The idea of high speed rail is taking the world of Texas transportation by storm, but not everyone is in favor.
Texas Central Railway is a private company hoping to build a 240-mile long train line between Houston and Dallas. Its goal is a means of transportation able to travel between the two cities in less than 90 minutes.
The company, however, has run into opposition from interest groups such as the Reason Foundation and Texans Against High Speed Rail. As a result, Texas Central has released a “Rumor vs. Reality” section on its website.
Blake Beckham, board member and special litigation counsel for Texans Against High Speed Rail, told Newsmax that one of the organization’s major problems with the rail is the potential route: it cuts through large parcels of private property. The organization believes that Texas Central could abuse eminent domain powers in a big way.
Beckham, himself a landowner in rural Texas, told us he began fighting the rail line because it cut through his property.
In a press release published in February 2017, Texas Central reported that “about 30 percent of parcels estimated to be needed for the entire project” have been contracted through their land option program. The program provides compensation for owners today in exchange for the rights to acquire the land parcel later at the agreed price.
Beckham sees it from an entirely different perspective.
“To these people, to the rural people—[and] most city dwellers don’t understand it—their land is part of their family,” he said. “You don’t sell the land, you keep it in your family.”
Beckham also cited concerns about rural communities’ transportation systems being “frozen in place” due to inability to cross the train line. With only part of the line being placed on raised aqueducts, Beckham worries these communities will be unable to pay the additional costs to go over or under the line.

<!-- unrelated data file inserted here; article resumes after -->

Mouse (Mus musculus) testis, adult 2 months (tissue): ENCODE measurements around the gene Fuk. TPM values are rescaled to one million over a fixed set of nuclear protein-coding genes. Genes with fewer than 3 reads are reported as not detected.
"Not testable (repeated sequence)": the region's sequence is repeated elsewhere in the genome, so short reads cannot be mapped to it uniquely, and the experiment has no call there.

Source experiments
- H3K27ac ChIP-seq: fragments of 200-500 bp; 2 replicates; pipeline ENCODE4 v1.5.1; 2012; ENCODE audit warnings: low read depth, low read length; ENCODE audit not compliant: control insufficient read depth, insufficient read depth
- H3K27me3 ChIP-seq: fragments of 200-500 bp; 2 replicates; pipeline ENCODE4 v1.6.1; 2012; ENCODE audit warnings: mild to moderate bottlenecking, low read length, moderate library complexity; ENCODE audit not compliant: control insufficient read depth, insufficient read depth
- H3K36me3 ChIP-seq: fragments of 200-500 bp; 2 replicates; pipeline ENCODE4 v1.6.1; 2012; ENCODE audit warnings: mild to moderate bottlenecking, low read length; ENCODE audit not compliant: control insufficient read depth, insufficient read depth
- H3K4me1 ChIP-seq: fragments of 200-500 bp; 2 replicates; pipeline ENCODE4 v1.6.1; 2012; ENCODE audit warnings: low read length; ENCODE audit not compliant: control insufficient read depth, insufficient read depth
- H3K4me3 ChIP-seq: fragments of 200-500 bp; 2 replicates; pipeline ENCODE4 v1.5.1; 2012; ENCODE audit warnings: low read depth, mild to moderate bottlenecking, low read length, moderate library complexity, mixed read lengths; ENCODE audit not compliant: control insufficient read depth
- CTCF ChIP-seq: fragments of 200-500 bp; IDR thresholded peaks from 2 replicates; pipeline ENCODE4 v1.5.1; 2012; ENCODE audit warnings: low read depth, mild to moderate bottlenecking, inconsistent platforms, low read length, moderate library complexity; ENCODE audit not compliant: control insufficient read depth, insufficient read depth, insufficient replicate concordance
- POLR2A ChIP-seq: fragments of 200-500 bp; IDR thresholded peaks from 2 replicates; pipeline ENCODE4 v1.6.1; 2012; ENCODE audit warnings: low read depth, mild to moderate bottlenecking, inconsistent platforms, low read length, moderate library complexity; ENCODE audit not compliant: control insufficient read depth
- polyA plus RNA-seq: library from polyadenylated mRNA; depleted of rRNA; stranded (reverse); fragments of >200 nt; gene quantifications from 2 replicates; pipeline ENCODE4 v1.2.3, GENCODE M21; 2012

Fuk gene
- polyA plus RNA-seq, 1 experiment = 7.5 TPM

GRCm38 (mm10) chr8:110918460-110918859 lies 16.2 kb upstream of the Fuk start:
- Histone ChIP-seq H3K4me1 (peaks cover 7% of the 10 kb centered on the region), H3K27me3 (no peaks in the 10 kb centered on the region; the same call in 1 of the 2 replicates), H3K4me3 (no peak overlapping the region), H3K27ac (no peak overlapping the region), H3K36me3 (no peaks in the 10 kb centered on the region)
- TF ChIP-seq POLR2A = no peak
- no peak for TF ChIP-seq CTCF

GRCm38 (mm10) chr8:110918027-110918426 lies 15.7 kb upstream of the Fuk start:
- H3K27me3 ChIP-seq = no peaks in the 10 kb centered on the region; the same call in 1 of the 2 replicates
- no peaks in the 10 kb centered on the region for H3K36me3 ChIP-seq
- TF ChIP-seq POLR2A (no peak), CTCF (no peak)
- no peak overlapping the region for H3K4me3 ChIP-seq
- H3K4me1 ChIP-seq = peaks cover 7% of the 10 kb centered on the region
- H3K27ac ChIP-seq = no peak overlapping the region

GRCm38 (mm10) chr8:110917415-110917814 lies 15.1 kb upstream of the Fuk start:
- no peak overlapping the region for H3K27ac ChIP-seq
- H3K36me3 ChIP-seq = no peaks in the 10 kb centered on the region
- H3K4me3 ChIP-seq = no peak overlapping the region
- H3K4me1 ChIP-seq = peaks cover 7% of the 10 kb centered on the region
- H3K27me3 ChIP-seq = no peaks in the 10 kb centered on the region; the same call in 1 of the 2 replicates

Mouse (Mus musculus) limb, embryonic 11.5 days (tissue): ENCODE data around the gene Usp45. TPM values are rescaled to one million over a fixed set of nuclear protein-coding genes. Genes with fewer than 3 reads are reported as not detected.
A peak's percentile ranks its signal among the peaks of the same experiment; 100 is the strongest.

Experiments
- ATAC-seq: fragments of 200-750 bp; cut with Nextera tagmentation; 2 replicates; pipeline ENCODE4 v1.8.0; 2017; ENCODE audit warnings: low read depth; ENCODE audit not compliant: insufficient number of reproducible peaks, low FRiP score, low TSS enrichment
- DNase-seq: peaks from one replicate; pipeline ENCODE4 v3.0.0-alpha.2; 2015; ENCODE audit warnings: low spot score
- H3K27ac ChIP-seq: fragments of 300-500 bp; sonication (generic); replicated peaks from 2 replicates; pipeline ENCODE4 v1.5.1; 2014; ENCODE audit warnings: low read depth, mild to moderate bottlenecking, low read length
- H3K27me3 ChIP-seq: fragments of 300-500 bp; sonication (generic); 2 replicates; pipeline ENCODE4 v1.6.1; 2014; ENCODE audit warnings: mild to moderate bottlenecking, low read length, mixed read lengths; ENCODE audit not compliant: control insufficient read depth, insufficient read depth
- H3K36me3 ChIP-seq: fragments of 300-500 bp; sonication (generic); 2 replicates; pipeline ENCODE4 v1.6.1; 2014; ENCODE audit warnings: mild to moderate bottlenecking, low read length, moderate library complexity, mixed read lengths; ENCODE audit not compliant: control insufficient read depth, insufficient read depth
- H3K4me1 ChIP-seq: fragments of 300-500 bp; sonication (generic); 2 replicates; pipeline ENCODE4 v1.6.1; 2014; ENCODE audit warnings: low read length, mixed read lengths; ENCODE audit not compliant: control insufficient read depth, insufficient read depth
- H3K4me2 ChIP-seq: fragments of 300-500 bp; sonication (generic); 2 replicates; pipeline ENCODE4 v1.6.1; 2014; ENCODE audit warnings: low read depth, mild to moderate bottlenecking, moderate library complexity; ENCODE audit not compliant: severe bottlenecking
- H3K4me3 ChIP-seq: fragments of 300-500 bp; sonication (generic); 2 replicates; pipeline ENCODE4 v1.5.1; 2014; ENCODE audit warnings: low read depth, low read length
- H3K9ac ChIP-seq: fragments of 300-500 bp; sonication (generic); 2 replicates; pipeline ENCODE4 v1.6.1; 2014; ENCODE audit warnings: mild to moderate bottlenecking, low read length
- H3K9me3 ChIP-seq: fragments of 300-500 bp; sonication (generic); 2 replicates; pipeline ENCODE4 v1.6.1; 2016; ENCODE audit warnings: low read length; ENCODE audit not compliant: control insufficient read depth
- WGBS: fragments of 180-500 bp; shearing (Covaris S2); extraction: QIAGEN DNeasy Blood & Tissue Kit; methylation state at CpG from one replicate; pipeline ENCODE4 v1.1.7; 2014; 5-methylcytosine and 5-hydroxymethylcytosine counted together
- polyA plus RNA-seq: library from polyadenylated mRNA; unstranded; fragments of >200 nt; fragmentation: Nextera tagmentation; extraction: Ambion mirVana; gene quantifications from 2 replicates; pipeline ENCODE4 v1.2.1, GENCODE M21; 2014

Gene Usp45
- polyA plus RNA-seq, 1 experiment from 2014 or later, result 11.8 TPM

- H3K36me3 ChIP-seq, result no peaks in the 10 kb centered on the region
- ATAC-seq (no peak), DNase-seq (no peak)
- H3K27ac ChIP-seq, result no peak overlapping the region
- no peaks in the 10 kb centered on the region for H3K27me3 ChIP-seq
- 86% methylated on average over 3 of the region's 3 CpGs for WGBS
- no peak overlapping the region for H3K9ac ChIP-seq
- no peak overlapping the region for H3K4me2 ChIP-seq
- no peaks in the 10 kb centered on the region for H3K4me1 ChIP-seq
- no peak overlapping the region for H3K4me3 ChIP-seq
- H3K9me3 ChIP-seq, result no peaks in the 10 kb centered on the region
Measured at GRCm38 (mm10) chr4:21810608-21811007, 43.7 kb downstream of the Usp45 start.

Beckham said there are also concerns from the organization about ridership estimations and planning.
He specifically pointed to possible cases of individuals driving or taking Uber to the Houston or Dallas stations, thereby causing traffic issues.
“This is not taking any cars off the road,” Beckham said, “It’s just focusing them on places where it was not designed [for that].”
He added that station areas with bad roads and traffic design are especially worrying due to the ridership projections given by Texas Central.
According to Beckham, “If they really do have five million a year, that means five million are getting dropped off or picked up. How are all these people [going to] get there and get out? Maybe one day it will be connected to light rail, but there’s no light rail connections there now.”
Similar concerns about ridership were voiced by John T. Harding, a chief scientist for the U.S. Department of Transportation, Federal Railroad Administration from 1976-2004.
In an official statement in front of the Surface Transportation Board, Harding said “Texas Department of Transportation estimates the 2035 annual ridership between ‘0.7M to 2.7M passengers,’ a range critically below the four million projected by TCR” and this was concerning to the feasibility of the project, and paying off construction debts.
About the safest conclusion one can make about the hiigh speed rail in the Lone Star State is that its pros and cons are likely to be rehashed and debated—and for some time to come.
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